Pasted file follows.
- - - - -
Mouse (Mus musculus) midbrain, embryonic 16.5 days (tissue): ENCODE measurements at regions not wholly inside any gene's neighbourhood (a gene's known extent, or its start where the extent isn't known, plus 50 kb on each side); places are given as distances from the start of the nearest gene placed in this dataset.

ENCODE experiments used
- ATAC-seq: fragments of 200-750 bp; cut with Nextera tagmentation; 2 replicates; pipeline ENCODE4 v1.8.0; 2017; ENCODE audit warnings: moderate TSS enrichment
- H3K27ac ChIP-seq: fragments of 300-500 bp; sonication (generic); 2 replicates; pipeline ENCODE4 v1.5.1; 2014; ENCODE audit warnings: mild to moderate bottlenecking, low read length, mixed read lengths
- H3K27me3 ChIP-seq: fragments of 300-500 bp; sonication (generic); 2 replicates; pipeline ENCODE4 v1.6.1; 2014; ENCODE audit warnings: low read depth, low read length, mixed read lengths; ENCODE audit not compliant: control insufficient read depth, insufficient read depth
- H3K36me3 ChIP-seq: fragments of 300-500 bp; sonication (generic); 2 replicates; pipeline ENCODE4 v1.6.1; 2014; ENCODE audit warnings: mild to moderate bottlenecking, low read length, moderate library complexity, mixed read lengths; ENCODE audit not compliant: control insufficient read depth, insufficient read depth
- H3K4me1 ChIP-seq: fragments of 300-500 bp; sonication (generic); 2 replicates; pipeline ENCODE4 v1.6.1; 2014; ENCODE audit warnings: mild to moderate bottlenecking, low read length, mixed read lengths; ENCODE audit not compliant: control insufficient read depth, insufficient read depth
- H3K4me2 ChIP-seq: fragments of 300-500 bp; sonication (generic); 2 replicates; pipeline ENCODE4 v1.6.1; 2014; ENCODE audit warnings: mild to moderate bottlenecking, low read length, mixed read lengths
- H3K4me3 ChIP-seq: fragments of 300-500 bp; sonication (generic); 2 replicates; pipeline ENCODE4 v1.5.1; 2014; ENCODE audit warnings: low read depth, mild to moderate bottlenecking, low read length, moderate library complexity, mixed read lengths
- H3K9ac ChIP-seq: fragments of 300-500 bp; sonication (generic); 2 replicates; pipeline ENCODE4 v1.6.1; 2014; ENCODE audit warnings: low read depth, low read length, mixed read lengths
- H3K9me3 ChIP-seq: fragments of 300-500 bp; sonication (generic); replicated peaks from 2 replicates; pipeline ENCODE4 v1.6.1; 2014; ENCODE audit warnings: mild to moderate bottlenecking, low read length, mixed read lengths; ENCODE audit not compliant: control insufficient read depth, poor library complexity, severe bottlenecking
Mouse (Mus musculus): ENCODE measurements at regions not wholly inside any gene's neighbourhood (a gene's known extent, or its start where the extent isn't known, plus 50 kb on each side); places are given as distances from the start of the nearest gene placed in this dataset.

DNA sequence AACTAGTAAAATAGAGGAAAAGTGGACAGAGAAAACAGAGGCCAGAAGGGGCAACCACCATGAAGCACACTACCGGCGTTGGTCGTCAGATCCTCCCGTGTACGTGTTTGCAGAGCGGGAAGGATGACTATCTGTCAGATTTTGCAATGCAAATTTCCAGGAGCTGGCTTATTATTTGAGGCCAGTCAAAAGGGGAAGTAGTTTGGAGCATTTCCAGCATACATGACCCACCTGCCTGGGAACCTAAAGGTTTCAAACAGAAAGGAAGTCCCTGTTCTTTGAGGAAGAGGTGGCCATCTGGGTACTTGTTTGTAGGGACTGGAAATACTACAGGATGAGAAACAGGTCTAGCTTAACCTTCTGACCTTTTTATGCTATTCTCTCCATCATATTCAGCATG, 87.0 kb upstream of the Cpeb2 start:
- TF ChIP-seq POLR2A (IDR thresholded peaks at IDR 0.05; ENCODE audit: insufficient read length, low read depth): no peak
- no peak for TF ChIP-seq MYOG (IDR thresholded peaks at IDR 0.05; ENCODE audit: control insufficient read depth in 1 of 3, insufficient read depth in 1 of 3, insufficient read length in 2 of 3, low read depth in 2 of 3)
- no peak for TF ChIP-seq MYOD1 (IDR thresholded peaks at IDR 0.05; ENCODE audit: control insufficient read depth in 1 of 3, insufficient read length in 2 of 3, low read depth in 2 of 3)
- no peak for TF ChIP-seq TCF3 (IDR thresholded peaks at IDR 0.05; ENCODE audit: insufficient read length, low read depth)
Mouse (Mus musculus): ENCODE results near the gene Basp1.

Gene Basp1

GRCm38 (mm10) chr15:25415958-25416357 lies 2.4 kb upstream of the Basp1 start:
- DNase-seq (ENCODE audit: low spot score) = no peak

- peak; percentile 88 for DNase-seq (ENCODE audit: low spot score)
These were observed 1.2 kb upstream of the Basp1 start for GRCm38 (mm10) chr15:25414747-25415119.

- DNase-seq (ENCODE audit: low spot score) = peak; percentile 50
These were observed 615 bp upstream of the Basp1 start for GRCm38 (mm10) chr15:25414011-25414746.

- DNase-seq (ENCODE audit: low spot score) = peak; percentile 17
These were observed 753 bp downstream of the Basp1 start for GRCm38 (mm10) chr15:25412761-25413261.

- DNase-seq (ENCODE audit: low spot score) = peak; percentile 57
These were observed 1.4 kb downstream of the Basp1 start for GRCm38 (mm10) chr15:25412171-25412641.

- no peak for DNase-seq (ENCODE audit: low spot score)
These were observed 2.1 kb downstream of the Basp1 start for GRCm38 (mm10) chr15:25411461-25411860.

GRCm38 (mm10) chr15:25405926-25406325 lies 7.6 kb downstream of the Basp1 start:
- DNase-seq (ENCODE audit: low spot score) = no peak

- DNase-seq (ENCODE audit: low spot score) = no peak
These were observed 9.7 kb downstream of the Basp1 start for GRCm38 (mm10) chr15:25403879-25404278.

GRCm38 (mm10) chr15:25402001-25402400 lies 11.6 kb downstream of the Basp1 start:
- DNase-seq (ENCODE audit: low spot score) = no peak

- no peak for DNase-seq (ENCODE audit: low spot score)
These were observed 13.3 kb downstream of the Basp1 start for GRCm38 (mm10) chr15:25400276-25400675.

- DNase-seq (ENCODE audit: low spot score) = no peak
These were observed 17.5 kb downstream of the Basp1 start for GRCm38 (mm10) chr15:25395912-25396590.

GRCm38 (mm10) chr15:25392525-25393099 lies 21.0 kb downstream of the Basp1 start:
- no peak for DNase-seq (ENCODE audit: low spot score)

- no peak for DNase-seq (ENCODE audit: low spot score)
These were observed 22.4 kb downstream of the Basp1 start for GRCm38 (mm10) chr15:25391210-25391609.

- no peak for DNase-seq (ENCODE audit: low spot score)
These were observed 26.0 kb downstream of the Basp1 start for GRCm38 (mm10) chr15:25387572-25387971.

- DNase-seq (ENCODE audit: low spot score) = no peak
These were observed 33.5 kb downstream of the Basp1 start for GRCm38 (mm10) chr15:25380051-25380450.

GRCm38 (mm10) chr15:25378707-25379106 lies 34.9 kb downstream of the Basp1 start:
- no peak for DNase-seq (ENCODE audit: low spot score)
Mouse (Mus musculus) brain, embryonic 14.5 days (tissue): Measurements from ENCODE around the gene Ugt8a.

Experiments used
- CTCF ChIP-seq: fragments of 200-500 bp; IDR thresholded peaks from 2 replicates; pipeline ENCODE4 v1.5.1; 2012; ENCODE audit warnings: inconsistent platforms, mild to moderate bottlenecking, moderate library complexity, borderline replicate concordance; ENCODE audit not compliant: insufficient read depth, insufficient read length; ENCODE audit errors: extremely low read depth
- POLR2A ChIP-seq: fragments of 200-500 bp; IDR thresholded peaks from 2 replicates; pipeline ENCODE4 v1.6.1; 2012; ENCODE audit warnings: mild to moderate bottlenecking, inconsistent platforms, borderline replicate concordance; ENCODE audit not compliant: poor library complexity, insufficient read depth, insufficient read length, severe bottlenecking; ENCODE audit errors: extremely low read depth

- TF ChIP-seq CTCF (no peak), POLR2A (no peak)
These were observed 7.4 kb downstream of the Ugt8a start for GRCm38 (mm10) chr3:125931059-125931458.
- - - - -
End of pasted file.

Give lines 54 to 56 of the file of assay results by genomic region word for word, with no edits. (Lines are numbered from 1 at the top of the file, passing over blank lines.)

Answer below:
- CTCF ChIP-seq: fragments of 200-500 bp; IDR thresholded peaks from 2 replicates; pipeline ENCODE4 v1.5.1; 2012; ENCODE audit warnings: inconsistent platforms, mild to moderate bottlenecking, moderate library complexity, borderline replicate concordance; ENCODE audit not compliant: insufficient read depth, insufficient read length; ENCODE audit errors: extremely low read depth
- POLR2A ChIP-seq: fragments of 200-500 bp; IDR thresholded peaks from 2 replicates; pipeline ENCODE4 v1.6.1; 2012; ENCODE audit warnings: mild to moderate bottlenecking, inconsistent platforms, borderline replicate concordance; ENCODE audit not compliant: poor library complexity, insufficient read depth, insufficient read length, severe bottlenecking; ENCODE audit errors: extremely low read depth

- TF ChIP-seq CTCF (no peak), POLR2A (no peak)